Posts Tagged 'Social Media'

The End of the Homepage

Will I share your branded content?

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The first public homepage back in 1992 must have looked a bit like this W3C page. This new way of publishing your message brought us a complete shift in information culture. But will Social Media eventually kill the homepage?

Recently serious publications dare to announce the end of the brand website as we know them. We quote Graham Hodge, branded content director at digital agency LBi:

Within budgetary constraints, marketers should not perceive an ‘either-or’ situation. ‘There is certainly plenty of life in brand websites, especially if you enjoy a transactional relationship with your customers,’ he adds. ‘However, it is naive to invest a lot of money in a destination website and not support it with activity that engages audiences out there, where they spend the bulk of their time online.

Should this be a sign to all developers? If Coca Cola, Nike, Audi are putting less effort in trying to get people to their branded content sites, why make your own little information isles? Are they about to be extinct? Forgotten by the on line consumers and neglected by content developers?

A fact of life is that anybody can only hold up some many websites and information channels. Companies struggle to feed their company website, campaign websites, blog posts, twitter feeds, facebook pages with up-to-date and relevant content. It is no more than logical that the static website will lose. Or do you still see the social media as a hype?

Based on the latest news from Brand Republic.

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Budget redesign

Coins and banknotes, two of the most common ph...
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Social media, search engine optimization, e-mail marketing, adwords,……… What is the impact on your business? But another question is, What impact does it have on the allocation of funds within your budget? Just adding people to use the new technologies in your favor is probably not an option. Something has to give. In most organizations the amount that can be invested in marketing communication and in other marketing responsibilities (research, product development) will not be allowed to grow. What will the marketing department have to give up in order to invest in the future? You can’t have it all mister marketing manager!

Again the necessity of spending a lot of attention on accountability of everything marketing is investing money on will be key to deciding on what to keep and what to cut or spend less on. A redistribution of funds, for people and the rest, is necessary.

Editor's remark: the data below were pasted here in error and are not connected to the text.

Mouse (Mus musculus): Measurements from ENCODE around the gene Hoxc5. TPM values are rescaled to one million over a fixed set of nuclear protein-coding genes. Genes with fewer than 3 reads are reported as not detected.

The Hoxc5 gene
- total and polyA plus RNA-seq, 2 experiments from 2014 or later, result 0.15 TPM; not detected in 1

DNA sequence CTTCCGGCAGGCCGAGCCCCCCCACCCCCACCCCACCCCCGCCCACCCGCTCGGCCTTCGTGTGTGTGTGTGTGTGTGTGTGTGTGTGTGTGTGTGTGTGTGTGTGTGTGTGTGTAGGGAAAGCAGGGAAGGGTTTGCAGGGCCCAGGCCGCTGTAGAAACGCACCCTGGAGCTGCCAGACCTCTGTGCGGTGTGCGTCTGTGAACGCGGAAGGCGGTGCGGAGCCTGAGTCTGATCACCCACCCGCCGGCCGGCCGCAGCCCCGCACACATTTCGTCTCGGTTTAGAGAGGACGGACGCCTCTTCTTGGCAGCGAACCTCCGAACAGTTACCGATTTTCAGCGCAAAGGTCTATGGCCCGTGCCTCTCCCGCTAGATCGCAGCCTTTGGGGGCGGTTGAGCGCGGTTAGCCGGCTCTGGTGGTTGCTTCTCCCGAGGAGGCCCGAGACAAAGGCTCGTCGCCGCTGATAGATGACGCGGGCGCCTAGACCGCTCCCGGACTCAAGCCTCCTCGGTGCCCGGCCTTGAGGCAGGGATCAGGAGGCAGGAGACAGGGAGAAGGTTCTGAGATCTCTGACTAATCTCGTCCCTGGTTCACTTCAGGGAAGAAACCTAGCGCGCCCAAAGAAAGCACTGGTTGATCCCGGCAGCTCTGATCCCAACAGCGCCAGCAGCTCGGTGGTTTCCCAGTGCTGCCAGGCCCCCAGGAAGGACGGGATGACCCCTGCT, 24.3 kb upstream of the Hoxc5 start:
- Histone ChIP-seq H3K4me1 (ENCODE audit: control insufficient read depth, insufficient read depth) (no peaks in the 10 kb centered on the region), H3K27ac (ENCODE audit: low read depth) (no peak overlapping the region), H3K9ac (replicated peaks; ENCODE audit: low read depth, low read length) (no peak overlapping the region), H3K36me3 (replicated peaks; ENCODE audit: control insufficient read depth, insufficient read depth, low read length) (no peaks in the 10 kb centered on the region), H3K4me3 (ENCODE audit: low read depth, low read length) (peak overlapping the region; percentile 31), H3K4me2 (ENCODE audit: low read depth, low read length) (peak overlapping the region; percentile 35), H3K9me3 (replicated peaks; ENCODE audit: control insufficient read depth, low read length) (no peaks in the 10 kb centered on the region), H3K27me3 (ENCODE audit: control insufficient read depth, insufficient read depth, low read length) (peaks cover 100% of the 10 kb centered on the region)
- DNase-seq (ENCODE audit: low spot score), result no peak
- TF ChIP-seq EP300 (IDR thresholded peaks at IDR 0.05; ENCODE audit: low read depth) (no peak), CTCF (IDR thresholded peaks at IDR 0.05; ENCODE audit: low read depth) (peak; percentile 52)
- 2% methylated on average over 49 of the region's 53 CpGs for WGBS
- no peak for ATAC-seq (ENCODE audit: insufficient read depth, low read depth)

Try to define for your own organization what is the least successful investment and swap it for new, more innovative ways of creating value and letting people know about it.

Gert-Jan Scheers

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Social media cause a fundamental change in Marketing

Yesterday i was in a meeting with representatives of interactive agencies  in The Netherlands. We were discussing the possibility of setting up a taskforce regarding Social Media within the IAB. Part of the discussion was about whether to use the term Social Media or Social Marketing. Some of us argued that it is more important to focus on the radically new way of thinking about marketing communication. Others wanted to talk about the different technologies that enable this paradigm shift.

Then people started to ask what the customers want. Hey, smart move!

Are they ready to embrace the new way of marketing? Engaging customers in a broader sense. Or is that too abstract (especially in the current market conditions). Do they prefer to hear about successful marketing cases with specific social media tools? How to get short term results!

I suppose the industry has to do a bit of both. But even if the industry does nothing, the market will teach the companies a lesson if they don’t innovate in this area of marketing and corporate communication. It’s like a sea where the tide is coming in. Your carefully built castle near the sea will be surrounded and eventually erased as so many sandcastles are at the end of the day. Working with the sea, becoming part of the sea is the only way for survival.